It’s Research Wednesday! Where I share the latest, or most fascinating, in the science of friendship.
“The 20s are like the stem cell of human development, the pluripotent moment when any of several outcomes is possible. … The 20s are when most people accumulate almost all of their formal education; when most people meet their future spouses and the friends they will keep; when most people start on the careers that they will stay with for many years. This is when adventures, experiments, travels, relationships are embarked on with an abandon that probably will not happen again.” (“What Is It About 20-Somethings?” New York Times Magazine, 8/22/2010)
I am 28. The tail end of the 20-somethings, but I’ll still have the label for another two years thankyouverymuch. And I must say, I thought this cover story about “emerging adulthood” was spot on.
My highlighter couldn’t keep up with all the interesting tidbits.
“One-third of people in their 20s move to a new residence every year. Forty percent move back home with their parents at least once. They go through an average of seven jobs in their 20s, more job changes than in any other stretch. Two-thirds spend at least some time living with a romantic partner without being married.”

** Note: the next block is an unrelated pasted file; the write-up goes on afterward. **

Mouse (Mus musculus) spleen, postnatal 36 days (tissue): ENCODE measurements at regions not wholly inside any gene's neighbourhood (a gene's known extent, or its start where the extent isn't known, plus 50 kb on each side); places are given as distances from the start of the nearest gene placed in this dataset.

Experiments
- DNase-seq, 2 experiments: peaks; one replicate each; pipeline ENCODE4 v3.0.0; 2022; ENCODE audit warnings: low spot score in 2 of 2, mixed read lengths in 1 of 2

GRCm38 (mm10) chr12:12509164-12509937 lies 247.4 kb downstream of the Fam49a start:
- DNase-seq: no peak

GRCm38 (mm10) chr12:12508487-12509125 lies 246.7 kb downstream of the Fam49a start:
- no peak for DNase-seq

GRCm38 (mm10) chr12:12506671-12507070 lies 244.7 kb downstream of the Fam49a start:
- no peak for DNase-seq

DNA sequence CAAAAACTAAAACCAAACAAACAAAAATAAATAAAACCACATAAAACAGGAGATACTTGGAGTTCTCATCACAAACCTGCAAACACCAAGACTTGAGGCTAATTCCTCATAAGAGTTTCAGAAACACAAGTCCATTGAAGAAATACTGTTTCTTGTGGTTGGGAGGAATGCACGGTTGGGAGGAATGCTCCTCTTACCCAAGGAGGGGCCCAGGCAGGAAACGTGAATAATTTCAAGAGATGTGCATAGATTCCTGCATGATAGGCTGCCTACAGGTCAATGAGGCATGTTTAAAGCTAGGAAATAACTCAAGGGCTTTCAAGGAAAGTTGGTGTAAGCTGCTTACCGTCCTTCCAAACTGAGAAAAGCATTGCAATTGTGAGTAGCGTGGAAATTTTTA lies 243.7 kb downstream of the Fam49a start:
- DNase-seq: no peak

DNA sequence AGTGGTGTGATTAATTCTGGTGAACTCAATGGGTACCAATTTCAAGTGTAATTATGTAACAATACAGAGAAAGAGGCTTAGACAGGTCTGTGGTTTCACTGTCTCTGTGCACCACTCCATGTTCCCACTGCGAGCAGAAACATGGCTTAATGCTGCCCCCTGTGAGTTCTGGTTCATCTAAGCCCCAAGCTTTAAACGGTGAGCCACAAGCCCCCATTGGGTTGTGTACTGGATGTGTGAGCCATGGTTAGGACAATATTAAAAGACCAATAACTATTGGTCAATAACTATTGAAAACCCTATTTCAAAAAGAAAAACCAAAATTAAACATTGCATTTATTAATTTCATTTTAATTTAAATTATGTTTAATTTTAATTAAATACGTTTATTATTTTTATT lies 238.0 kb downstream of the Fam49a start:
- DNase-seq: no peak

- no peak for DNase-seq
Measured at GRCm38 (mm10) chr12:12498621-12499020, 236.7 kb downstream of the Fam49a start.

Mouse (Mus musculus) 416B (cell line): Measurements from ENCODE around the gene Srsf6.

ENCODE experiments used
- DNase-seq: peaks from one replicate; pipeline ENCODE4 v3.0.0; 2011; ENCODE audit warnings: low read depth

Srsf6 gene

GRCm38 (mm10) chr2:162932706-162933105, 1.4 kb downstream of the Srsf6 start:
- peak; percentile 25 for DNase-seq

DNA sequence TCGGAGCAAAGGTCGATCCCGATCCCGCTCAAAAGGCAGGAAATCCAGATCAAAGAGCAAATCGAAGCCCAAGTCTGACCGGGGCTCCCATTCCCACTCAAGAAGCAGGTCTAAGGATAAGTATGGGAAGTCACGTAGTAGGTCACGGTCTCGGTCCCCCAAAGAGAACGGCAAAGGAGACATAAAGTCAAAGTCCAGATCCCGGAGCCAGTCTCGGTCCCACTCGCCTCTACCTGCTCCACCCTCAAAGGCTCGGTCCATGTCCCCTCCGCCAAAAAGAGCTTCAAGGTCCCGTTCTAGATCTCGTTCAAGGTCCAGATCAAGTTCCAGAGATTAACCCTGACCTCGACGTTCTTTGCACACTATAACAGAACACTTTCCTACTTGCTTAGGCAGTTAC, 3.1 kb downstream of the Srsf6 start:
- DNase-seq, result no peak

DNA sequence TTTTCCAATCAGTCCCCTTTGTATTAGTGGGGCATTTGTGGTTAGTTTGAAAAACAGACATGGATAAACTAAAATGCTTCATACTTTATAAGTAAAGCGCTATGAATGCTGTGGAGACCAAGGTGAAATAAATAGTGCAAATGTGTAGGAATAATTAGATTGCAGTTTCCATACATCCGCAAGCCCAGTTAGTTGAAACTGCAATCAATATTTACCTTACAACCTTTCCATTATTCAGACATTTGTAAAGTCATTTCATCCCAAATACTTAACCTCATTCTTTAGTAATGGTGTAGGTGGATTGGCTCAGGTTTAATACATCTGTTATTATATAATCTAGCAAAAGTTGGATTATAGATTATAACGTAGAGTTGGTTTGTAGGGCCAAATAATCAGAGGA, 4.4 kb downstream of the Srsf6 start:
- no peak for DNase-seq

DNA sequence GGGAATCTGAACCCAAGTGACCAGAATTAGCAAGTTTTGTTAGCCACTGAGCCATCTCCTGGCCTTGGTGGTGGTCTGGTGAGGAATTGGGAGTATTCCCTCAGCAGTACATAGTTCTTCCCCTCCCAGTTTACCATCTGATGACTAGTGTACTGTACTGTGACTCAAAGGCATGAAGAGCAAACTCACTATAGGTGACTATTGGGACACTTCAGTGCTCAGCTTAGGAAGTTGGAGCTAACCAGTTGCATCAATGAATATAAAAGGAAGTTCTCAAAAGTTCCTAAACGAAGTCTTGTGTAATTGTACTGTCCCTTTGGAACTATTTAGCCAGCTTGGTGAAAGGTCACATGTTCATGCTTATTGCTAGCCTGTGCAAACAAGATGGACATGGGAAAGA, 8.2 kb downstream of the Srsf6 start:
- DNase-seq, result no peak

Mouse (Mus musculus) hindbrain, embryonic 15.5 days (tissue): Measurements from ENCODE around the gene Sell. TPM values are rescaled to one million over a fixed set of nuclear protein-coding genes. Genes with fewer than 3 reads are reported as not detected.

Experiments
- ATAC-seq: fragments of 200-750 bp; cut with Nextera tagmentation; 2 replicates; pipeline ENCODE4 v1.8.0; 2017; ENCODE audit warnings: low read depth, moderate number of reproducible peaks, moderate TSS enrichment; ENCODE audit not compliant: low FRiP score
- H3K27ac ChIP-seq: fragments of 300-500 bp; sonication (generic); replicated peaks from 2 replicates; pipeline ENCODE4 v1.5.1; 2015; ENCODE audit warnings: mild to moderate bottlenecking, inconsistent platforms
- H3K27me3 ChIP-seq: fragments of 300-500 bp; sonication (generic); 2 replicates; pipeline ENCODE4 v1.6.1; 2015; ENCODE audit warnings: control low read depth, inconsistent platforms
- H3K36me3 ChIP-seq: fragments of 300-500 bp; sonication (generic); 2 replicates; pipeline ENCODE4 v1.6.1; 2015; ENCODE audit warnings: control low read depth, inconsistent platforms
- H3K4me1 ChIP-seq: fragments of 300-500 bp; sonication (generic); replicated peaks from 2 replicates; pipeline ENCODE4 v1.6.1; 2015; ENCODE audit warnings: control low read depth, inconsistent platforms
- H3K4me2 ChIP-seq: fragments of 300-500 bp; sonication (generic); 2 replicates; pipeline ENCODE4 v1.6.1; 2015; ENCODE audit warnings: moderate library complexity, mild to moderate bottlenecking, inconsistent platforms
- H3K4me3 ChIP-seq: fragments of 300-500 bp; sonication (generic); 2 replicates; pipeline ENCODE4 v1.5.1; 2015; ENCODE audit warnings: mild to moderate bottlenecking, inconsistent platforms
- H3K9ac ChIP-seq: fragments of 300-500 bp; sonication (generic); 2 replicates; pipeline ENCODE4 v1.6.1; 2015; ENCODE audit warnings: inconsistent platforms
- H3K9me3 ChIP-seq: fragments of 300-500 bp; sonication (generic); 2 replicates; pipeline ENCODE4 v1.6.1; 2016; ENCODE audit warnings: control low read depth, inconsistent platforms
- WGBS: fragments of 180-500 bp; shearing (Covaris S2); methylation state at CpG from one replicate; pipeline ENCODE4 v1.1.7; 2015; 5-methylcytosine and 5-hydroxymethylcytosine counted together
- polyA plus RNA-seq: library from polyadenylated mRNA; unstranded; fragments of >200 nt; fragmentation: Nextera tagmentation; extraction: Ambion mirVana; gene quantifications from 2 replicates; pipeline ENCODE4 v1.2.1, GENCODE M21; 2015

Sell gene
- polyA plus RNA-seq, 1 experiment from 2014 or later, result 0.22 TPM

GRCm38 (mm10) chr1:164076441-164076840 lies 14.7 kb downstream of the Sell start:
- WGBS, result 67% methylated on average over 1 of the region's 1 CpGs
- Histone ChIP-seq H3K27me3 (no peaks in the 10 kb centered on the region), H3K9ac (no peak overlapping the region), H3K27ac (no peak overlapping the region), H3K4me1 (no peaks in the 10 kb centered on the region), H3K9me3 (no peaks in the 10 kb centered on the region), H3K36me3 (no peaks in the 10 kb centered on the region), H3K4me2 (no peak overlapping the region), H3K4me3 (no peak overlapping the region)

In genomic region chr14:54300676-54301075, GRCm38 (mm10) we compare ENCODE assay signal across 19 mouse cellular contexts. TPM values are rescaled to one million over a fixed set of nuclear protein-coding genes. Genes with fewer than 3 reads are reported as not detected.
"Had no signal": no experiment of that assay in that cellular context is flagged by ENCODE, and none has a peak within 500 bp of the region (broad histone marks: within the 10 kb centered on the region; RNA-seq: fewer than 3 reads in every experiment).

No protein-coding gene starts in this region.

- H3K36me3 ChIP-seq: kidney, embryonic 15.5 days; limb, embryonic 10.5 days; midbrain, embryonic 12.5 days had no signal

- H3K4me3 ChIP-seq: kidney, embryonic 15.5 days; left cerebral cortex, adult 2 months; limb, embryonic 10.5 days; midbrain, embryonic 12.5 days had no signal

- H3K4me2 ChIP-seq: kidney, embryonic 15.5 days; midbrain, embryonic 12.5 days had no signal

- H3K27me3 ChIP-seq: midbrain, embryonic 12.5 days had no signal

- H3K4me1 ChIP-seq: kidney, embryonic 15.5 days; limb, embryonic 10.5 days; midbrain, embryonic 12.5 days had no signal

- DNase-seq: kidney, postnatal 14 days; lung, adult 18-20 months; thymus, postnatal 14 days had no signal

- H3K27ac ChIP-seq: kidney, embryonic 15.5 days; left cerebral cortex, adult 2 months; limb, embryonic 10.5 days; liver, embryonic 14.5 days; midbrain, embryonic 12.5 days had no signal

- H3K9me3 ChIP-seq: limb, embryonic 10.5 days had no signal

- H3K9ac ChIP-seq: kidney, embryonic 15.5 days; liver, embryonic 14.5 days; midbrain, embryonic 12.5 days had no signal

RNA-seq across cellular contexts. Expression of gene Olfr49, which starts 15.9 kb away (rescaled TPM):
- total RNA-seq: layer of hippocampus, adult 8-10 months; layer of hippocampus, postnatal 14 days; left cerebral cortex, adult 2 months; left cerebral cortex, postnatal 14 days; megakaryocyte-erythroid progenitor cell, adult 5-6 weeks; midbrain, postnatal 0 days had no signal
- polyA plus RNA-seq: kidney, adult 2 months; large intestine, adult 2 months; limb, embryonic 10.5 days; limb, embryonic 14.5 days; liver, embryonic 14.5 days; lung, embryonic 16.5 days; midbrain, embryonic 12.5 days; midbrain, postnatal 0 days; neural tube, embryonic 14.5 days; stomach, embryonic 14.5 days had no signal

“During the period he calls emerging adulthood, [psychology professor Jeffrey] Arnett says that young men and women are more self-focused than at any other time of life, less certain about the future and yet also more optimistic, no matter what their economic background.”
If emerging adulthood is about “identity exploration, instability, self-focus, feeling in-between and…a sense of possibilities,” then maybe this local BFF search is my manifestation of that. It was born of that in-between feeling, after all. Wanting childlike friendships in an adult life. And this is certainly the most identity exploration I’ve ever pursued—it’s amazing how much I’m learning about myself in a quest primarily focused on other people.
And the sense of possibilities? If I’m on the search, I must believe I can find The One.
Is looking for a BFF my way of eschewing adulthood?
I would argue it’s my way of holding on to childhood, but also my attempt at trying to create the life I hope to have as an adult. I’m not so much rejecting the growing up process, I’m simply trying to control it.
The quote at the top of this post says that the 20s are when most people meet the friends they will keep. I may be unusual, but I met almost all my closest friends in the 10-19 decade. Friends from camp, high school, even my college friends I met freshman year. That’s when I met my husband too. But even if, at the end of this search, I don’t have a new and local BFF, I’m confident I’ll have Friends. Capital F. Ones who will live close enough that our friendships can continue to evolve.
Maybe one day I’ll grow up and think about my 20s and tell my daughter “My 20s were when I found X and Y and Z. In fact, I went looking for them.”
If you’re in your 20s, do you see yourself in the description of “emerging adults”? If your 20s are behind you, would you say they were the formative years of your adult life? The stem cells of your human development? And did you meet the Friends you have today back then?